Miguel Gomes, Portugal, 2012, DCP, 118’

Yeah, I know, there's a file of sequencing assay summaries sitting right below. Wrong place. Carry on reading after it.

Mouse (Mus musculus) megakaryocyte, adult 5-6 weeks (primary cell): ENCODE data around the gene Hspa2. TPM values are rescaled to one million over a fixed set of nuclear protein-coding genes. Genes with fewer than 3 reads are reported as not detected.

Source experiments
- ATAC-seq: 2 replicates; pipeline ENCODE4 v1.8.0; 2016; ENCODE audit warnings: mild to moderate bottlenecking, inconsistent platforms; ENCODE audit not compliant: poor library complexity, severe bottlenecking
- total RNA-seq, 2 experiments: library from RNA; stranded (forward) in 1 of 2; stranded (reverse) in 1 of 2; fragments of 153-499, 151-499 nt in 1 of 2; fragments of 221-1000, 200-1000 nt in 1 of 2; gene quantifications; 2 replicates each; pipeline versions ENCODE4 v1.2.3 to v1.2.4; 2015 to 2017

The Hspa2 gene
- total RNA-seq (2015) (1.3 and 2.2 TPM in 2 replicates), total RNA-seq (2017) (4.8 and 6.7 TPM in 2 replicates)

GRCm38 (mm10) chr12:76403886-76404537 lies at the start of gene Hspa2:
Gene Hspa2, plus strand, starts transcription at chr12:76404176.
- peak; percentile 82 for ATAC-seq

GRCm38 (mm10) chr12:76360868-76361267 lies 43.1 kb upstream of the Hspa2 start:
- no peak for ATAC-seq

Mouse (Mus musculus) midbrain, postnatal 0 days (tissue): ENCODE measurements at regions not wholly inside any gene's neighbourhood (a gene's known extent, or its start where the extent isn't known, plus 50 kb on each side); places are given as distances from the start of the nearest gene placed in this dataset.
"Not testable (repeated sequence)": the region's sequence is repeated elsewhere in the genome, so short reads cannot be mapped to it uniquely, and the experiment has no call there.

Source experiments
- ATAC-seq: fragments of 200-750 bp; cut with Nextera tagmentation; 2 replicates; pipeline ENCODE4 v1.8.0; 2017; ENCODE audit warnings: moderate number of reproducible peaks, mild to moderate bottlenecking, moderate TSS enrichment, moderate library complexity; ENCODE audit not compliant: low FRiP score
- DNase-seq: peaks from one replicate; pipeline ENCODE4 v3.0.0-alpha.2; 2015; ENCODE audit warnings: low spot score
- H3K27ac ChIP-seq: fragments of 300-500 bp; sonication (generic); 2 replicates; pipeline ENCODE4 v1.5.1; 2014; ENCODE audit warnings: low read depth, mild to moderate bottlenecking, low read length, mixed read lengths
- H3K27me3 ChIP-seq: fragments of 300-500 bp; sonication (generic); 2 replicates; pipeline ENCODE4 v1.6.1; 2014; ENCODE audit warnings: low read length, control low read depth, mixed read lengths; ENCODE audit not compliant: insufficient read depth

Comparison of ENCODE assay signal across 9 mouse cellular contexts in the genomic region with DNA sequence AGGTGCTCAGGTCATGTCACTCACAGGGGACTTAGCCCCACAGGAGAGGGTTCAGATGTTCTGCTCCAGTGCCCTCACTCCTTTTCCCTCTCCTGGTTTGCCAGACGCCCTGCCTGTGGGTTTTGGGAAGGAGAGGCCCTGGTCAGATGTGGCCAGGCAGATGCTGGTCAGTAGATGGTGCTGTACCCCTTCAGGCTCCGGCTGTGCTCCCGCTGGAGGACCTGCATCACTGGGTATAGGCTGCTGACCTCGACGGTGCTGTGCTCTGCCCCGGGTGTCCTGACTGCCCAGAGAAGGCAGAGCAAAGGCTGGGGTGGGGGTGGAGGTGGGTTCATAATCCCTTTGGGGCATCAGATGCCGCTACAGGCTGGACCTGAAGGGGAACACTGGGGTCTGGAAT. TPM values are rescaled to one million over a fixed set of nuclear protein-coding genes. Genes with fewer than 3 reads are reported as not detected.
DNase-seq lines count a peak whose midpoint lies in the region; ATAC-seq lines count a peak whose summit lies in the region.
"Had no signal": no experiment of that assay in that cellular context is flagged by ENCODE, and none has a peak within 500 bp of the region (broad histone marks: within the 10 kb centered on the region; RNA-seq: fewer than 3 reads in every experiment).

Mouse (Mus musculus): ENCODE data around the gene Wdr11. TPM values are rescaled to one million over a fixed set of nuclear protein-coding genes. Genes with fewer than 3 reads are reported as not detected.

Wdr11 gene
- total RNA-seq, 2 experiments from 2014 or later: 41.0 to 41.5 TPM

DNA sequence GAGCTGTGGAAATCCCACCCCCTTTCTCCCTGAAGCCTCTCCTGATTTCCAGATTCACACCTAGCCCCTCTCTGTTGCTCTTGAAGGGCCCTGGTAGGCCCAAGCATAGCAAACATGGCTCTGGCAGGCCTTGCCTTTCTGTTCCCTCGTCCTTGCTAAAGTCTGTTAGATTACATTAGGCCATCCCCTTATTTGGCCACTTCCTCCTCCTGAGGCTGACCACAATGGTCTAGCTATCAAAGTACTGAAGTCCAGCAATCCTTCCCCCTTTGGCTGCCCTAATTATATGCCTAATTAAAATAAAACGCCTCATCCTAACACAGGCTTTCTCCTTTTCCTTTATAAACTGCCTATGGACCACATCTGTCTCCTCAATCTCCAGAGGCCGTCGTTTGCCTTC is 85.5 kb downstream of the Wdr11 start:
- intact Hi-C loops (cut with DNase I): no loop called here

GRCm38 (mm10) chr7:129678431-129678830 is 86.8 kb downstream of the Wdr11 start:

Tabu is a film that deftly navigates the in-between: in between sincerity and irony, repression and anarchy, post-colonial critique, and romanticism. Weaving together the present of crisis-stricken Portugal with its hoary imperialist past, Tabu experiments with the assumed connection between story and reality. We begin grounded in the “truth” of present-day Lisbon, in the midst of unjust economic conditions and global unrest, following a character who is trying to navigate her surroundings with a pessimistic morality. We then jump into the past, to a Portuguese colony depicted in impressionistic snapshot, where life is infinitely “freer” than the Portuguese of the 2010s, a heedless freedom built on the backs of exploitation – permitting unlimited passion and desire for any who wish to burn. The twisting and churning of these two worlds, these realms of reality and myth, reveals the aporia rife in both “texts”; perhaps the only real freedom afforded is in creation itself, alternatingly dipping in and out of the pools of dream, world and nightmare, never long enough to be fully submerged.